Homicide

Police ID suspect arrested in murder of NYC jogger

Police match DNA found on joggers body

 

The man accused in the shocking murder and sexual assault of a young New York City jogger last summer is set to be arraigned later Sunday, bringing a close to a six-month investigation that gripped the region.

Chanel Lewis, 20, was taken into custody on Saturday night after police matched his DNA to samples taken from the victim, 30-year-old Karina Vetrano, and the surrounding crime scene, NYPD Chief of Detectives Robert Boyce said during a Sunday news conference. Lewis is also alleged to have made “detailed incriminating statements.”

"The demon must get his justice," said Vetrano's mom, Cathy. "We will see to it."

Related stories...

FAMILY OF MURDERED MASS. JOGGER SPEAKS OUT FOR FIRST TIME

Vetrano's parents had mixed emotions as they commented to reporters, including one from The New York Daily News, outside their home on Sunday. While Cathy spoke of vengeance, Phil Vetrano talked about the path ahead.

"I'm not going to say it is a good day, but we can move forward now," he said. "We know who did this."

Authorities zeroed in on Lewis following an extensive probe into the Howard Beach park where Vetrano was found murdered and assaulted on Aug. 2.

A plethora of cameras – both city-run and those of private homeowners – helped investigators rule out the killer entering or exiting the park from the Howard Beach side. Once police turned their attention to the East New York side, Lewis began coming into focus as a suspect, Boyce said.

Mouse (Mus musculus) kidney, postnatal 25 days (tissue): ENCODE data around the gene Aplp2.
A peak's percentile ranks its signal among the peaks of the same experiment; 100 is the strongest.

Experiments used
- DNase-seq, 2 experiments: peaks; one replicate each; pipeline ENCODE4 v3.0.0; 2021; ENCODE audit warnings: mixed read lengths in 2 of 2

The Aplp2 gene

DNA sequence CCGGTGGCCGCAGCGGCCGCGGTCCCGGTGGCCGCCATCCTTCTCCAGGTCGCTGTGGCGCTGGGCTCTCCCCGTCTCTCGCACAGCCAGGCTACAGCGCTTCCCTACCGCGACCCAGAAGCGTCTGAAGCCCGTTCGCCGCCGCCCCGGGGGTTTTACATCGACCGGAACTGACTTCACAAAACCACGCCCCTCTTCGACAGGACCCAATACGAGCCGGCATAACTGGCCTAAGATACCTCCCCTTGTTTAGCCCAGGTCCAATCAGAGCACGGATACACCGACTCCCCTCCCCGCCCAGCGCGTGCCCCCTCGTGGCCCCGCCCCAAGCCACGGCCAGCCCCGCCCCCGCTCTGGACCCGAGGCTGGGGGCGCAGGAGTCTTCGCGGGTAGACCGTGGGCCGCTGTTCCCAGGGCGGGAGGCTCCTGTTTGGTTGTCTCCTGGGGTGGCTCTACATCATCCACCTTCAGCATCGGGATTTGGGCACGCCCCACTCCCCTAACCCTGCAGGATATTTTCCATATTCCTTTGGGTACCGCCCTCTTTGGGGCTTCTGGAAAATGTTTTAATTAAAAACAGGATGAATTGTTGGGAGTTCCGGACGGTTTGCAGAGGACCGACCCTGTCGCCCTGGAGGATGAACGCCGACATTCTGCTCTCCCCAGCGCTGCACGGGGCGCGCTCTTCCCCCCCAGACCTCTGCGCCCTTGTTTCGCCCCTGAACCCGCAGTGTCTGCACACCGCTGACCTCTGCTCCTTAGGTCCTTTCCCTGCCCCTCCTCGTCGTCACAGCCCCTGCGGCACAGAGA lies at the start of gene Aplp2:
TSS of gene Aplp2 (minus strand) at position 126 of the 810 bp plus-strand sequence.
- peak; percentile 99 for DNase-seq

Investigators, who pored through more than 250 leads and 1,700 investigative reports, initially began looking at Lewis following the discovery of a 911 call from May reporting a suspicious person in the area that turned out to be Lewis. Authorities soon developed a profile of Lewis and uncovered multiple summonses issued to him placing him in the area dating back to 2013.

An off-duty officer also saw Lewis acting suspiciously somewhere in Howard Beach after the murder, and called the local precinct. Lewis was questioned at that time, but police found no valid reason to hold him and he was released without charges, sources told The New York Post.

During an interview with police on Thursday, Lewis “freely” allowed officials to swab his cheek for DNA, which was quickly matched to the DNA found on and around Vetrano, Boyce said. Investigators had found the DNA of Vetrano’s suspected attacker on her cellphone, neck and fingernails.

Lewis, who does not work and lives at home with his mother, was arrested without incident at 6 p.m. on Saturday. Investigators on Sunday were executing a search warrant at his home.

Boyce said police don’t believe Vetrano was stalked and that the murder occurred following a “chance encounter.”

“We don’t believe he knew her at all,” Boyce said.

Richard Lewis said his son, Chanel, wanted to be a social worker and was taking classes toward that end. Richard told NBC4 that Chanel was a "good and humble kid."

"It's extremely surprising because he's not the person for that," Lewis said. "Chanel would have never gone to do what they say he has, he would never."

The latest development in the murder investigation came a few days after Vetrano's parents called for the New York State Commission on Forensic Science to allow familial DNA matching in New York, which lets police search the state and federal DNA database to see if a suspect's relative is in the system.